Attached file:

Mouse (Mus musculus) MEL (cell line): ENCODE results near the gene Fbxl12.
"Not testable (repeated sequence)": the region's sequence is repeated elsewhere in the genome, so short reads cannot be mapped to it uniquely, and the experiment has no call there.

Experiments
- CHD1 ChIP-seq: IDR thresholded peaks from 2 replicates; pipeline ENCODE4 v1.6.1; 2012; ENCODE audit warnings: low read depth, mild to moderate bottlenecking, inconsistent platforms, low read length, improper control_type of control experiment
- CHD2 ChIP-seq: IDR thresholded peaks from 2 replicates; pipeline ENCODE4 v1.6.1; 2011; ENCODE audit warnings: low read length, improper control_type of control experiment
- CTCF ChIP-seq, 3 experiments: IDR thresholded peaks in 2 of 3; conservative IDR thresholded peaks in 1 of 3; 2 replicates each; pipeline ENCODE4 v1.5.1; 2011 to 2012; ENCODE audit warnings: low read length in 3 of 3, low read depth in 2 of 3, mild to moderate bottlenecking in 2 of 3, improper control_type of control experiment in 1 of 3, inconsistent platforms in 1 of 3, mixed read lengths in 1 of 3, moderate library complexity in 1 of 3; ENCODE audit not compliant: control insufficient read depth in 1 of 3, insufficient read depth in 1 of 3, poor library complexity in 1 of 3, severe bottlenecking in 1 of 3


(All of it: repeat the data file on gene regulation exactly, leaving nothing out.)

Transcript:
Mouse (Mus musculus) MEL (cell line): ENCODE results near the gene Fbxl12.
"Not testable (repeated sequence)": the region's sequence is repeated elsewhere in the genome, so short reads cannot be mapped to it uniquely, and the experiment has no call there.

Experiments
- CHD1 ChIP-seq: IDR thresholded peaks from 2 replicates; pipeline ENCODE4 v1.6.1; 2012; ENCODE audit warnings: low read depth, mild to moderate bottlenecking, inconsistent platforms, low read length, improper control_type of control experiment
- CHD2 ChIP-seq: IDR thresholded peaks from 2 replicates; pipeline ENCODE4 v1.6.1; 2011; ENCODE audit warnings: low read length, improper control_type of control experiment
- CTCF ChIP-seq, 3 experiments: IDR thresholded peaks in 2 of 3; conservative IDR thresholded peaks in 1 of 3; 2 replicates each; pipeline ENCODE4 v1.5.1; 2011 to 2012; ENCODE audit warnings: low read length in 3 of 3, low read depth in 2 of 3, mild to moderate bottlenecking in 2 of 3, improper control_type of control experiment in 1 of 3, inconsistent platforms in 1 of 3, mixed read lengths in 1 of 3, moderate library complexity in 1 of 3; ENCODE audit not compliant: control insufficient read depth in 1 of 3, insufficient read depth in 1 of 3, poor library complexity in 1 of 3, severe bottlenecking in 1 of 3